Of course, we should take a moment to reflect on just how unrealistically optimistic even this depressing scenario is. We Are/Somos points out, correctly, that developers have every reason to lie about how much affordable housing they’re capable of providing; but the fact that they lie about where that threshold is doesn’t mean that they’re lying about the fact that there is some threshold beyond which the project just doesn’t pencil out.³
I’m not in a position to know exactly where that threshold is. But I can note that in New York, Mayor Bill de Blasio’s new affordable housing plan calls for 25% of new units to be affordable. That’s probably an upper ceiling for Chicago for a few reasons: first, inclusionary zoning works by essentially taking developer profit to subsidize affordable units, and there is almost certainly much more developer profit to work with in New York than Chicago. Second, de Blasio’s plan targets people who make 60% of the region’s average income. That’s the same as Chicago’s ARO—and significantly higher than what We Are/Somos wants. Their demands have been about 30-40% of the region’s average income, which would require significantly more subsidy for each unit, reducing the total number of units that could be subsidized.
In any case, the bottom line is that there is no inclusionary zoning percentage that will keep Logan Square affordable for everyone. By making Logan Square’s affordable housing debate revolve around that figure—10% or 25% or 50% or 100%—we are keeping debate stuck on number that can never be enough. If we don’t bring focus to the bigger picture, we’ve lost before we started.
That doesn’t mean inclusionary zoning isn’t important. It’s unlikely that market prices will ever be low enough for people at, say, 30-40% of the region’s average income in Logan Square, and inclusionary zoning, along with other kinds of subsidized housing, can be absolutely essential for keeping a place for them in the neighborhood.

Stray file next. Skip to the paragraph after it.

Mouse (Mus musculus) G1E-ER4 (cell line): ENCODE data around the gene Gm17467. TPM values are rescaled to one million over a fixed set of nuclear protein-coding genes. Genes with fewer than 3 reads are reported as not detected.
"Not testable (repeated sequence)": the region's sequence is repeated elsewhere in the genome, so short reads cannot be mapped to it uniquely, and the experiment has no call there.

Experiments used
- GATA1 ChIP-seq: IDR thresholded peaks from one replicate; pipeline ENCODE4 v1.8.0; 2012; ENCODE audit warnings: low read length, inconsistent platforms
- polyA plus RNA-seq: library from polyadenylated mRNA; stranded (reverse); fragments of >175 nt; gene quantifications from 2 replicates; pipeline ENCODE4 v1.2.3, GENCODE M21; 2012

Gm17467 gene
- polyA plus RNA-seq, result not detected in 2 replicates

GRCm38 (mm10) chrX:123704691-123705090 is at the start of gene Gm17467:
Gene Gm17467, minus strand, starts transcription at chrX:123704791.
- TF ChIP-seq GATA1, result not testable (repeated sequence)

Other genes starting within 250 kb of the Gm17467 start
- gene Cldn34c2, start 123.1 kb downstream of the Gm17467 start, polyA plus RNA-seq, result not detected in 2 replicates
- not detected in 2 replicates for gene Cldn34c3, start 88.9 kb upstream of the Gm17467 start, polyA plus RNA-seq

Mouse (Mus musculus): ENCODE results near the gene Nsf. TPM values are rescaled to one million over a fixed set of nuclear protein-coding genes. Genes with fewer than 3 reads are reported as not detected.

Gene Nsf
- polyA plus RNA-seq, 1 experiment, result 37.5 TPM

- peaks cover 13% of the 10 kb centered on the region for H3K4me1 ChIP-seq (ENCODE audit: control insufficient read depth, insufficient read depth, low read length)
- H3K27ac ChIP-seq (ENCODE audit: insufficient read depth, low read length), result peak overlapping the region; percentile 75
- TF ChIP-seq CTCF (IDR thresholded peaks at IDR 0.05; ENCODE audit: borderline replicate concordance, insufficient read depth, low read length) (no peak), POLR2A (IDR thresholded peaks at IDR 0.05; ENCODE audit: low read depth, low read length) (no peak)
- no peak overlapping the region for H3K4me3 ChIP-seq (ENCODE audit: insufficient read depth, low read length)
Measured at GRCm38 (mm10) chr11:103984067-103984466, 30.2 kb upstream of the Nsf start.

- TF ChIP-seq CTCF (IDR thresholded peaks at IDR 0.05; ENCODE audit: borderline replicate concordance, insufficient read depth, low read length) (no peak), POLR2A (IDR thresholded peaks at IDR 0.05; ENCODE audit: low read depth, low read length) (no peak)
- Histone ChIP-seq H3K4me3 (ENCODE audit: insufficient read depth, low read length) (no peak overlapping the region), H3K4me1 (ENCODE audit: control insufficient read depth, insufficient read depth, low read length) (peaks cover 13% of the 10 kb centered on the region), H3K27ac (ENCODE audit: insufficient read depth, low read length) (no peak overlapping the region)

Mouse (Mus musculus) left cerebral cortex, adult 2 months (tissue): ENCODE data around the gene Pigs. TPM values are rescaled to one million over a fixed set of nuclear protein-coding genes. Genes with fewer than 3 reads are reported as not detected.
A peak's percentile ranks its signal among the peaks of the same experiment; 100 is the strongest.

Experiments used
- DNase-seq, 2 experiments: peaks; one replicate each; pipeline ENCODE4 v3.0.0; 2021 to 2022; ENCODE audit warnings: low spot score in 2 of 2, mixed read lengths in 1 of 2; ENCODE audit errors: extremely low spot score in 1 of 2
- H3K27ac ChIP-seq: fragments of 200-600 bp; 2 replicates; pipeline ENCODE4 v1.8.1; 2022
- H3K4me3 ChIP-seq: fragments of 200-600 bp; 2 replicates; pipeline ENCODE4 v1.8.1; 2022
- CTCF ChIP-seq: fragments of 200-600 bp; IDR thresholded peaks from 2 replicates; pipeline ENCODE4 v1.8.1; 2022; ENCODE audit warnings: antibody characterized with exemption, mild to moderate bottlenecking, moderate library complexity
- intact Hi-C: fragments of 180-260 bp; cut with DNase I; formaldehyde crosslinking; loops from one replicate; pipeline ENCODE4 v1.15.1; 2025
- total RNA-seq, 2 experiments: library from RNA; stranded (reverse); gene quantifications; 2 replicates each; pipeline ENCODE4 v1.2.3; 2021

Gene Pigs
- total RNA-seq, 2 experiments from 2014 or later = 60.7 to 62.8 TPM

But that has to be just one part of getting from where we are to where we want to be. In part, we should be looking for more ways to create non-market units. Some people have floated the idea of bringing in units that the Chicago Housing Authority is committed to build or pay for as part of the Plan for Transformation. This project in Cabrini-Green, for example, will have 10% ARO units and 10% units paid for with CHA vouchers, for 20% total. That should absolutely be a model that’s copied all over the city, especially near transit stations.
But none of this changes the fact that the vast majority of housing units in Logan Square will be priced by the market for the foreseeable future, whether we like it or not. We need a plan for keeping the growth of market prices in check.
1 Actually, another demand is something along the lines of: “Stop approving so many big new developments at all.” This is because We Are/Somos believes that these developments, whether they contain affordable units or not, drive up prices in the surrounding neighborhood. That is, they believe that their main mechanism for creating more affordable units also diminishes affordability in other units. To be clear, although I don’t believe that’s true, it’s not at all logically inconsistent—but it does put We Are/Somos in a rhetorically uncomfortable place, I think. if every step forward is a step back, then what’s the point of any of it?
2 One of the weird things about development politics in Logan Square is that it has (at least partially) united groups like We Are/Somos with homeowners’ organizations that oppose new development sometimes explicitly on the grounds that it will reduce their property values—that is, make housing more affordable. So you have a coalition of people who not only have directly opposing ideas about what the effects of new construction are, but who have directly opposing ideas about whether housing should be more or less expensive.
3 And note that what happens when you cross that threshold—when the developer can no longer make enough money for the project to be worth it for them—is not that everything stays the same, an outcome that might seem acceptable. What happens is a) you lose all the potential affordable units, and b) some developer builds whatever is already allowed by the existing zoning. In many cases, that means single-family homes that will sell for the better part of a million dollars. Because every residential zoning category allows those kind of homes, there is no public meeting necessary, no affordable units, and no zoning change you can use as a shield against it: they can just do it. That’s not everyone going back to square one; that’s a huge loss.